Kiwi police to join MH17 identification teams

MYLES HUME
Last updated 13:08 24/07/2014
Rob Ayley
Rob Ayley, with wife Sharlene.
Mary Menke
Mary Menke was killed alongside her husband on the fated flight.

Related Links

MH17: Family mourn young Kiwi MH17: Kiwi victim Robert Ayley's final email Kiwi MH17 victim died with her loving husband

Relevant offers

Europe

Swede acquitted of rape after 'sexsomnia' US pledges $53 million in new aid for Ukraine's struggle United Kingdom markets swinging towards Scottish 'No' Scotland independence: 'Day of Destiny' Pregnant Duchess to miss Malta trip Scottish independence could change NZ's flag The Scottish independence debate in 18 photos Mighty rhetoric on eve of Scotland vote Despite ceasefire, shelling kills two in Donetsk Thai police question slain Brit's roommate

Three New Zealand police body identification experts are heading to join the international effort to identify victims of the flight MH17 disaster.

The trio of Disaster Victim Identification (DVI) specialists have been invited by the Interpol Secretariat General (IPSG) Headquarters in Lyon, France, which is coordinating the identification process in the Netherlands.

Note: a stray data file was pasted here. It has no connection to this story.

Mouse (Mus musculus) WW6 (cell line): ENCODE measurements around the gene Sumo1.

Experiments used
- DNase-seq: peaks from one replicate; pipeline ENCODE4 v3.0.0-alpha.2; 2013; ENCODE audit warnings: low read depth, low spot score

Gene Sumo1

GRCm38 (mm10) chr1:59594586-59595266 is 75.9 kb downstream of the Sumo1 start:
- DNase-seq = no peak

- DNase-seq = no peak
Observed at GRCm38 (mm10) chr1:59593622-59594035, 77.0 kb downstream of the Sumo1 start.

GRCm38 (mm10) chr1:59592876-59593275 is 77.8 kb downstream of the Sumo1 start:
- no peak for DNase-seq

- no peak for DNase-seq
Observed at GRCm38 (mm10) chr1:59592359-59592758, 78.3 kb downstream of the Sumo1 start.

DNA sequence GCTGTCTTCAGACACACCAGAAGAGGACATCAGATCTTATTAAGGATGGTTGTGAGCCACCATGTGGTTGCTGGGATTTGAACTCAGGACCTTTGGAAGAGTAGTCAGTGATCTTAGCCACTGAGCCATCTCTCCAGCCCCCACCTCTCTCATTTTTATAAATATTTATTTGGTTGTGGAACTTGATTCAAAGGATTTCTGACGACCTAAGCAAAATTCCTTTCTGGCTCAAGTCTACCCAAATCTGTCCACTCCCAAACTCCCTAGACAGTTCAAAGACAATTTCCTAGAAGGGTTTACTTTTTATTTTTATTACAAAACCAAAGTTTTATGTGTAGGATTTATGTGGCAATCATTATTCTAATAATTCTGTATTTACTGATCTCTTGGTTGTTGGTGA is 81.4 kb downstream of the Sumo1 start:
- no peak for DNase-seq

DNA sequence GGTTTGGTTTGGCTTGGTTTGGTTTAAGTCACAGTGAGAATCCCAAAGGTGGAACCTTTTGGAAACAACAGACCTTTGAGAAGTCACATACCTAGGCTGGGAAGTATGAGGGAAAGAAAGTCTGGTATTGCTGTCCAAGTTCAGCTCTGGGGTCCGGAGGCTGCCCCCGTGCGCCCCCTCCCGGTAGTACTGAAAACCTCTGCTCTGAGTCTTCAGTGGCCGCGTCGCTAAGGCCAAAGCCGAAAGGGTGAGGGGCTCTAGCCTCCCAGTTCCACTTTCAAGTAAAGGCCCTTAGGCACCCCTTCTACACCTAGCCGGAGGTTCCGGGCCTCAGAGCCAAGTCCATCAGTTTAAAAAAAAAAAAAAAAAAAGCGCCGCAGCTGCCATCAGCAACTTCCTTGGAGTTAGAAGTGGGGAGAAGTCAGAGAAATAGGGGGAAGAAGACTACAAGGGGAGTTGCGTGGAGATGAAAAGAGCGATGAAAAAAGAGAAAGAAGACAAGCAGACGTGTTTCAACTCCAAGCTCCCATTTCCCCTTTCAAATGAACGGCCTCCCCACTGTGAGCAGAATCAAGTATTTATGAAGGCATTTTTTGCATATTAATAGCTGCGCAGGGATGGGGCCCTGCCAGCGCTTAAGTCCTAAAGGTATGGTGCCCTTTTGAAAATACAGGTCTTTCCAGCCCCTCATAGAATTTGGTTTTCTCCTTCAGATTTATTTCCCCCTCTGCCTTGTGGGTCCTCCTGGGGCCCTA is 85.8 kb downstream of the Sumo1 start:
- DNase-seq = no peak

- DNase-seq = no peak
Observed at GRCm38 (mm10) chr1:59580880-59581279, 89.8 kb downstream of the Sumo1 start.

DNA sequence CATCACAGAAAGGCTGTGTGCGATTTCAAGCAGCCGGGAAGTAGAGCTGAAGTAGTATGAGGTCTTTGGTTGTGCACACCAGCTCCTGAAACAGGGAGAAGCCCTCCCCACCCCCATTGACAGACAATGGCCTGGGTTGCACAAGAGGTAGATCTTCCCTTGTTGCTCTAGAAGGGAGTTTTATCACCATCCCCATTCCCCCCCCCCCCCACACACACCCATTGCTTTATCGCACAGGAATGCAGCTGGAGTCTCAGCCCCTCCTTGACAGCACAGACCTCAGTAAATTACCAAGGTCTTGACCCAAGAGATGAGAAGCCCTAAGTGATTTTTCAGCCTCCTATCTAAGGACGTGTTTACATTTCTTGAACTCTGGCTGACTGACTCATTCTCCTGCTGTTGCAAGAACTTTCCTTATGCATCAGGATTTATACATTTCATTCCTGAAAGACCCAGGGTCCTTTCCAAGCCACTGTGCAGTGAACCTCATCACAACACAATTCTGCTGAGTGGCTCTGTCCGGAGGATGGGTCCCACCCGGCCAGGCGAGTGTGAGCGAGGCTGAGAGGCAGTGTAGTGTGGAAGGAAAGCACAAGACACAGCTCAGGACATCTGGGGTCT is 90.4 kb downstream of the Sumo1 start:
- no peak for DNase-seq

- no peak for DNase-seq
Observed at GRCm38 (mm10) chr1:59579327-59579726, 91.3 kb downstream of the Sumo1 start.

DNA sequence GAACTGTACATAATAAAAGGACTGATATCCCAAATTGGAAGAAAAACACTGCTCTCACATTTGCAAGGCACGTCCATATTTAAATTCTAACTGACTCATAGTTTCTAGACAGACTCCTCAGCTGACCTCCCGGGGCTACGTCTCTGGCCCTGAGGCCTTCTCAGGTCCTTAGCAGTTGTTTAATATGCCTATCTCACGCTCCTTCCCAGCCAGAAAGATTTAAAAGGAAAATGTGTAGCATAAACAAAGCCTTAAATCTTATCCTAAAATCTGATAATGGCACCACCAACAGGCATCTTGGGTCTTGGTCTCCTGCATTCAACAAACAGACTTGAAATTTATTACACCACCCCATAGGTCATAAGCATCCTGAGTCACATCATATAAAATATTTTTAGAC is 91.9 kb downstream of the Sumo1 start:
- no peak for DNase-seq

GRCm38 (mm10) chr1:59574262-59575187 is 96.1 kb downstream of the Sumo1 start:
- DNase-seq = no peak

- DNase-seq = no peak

Australian-based Kiwi Mary Menke and her Dutch husband Gerry were among the 298 who perished in the crash when the Boeing 777 was shot down over Ukraine six days ago, along with British-born New Zealander Robert Ayley.

The bodies of many victims were being transported to the Netherlands, with the first 40 arriving in wooden coffins this morning.

"We are pleased to be able to contribute to the international response effort, which is testament the skills and experience of our staff in the DVI field," Superintendent national operations manager Barry Taylor said.

"New Zealand Police has internationally recognised expertise in this field gained through events such as its work in Thailand following the Boxing Day tsunami, the Victoria bush fires and more recently the Christchurch earthquake."

Taylor said they were a signatory to the international DVI protocols which are set by global police organisation Interpol.

"DVI work is an exacting, challenging process which takes time, but our staff will be very focused on working with their international colleagues to identify the victims and help their grieving families."

According to Interpol, the process of identifying victims of major disasters was rarely possible by visual recognition.

Comparison of fingerprints, dental records or DNA samples with samples stored in databases or taken from victims' personal effects are often required to obtain a conclusive identification.

The New Zealanders would join an international team headed by the Dutch Authorities at Hilversum.

They were expected to be there for three weeks, with the possibility of second three week rotation of a further three staff.

Ad Feedback

- Stuff

Special offers

Featured Promotions

Sponsored Content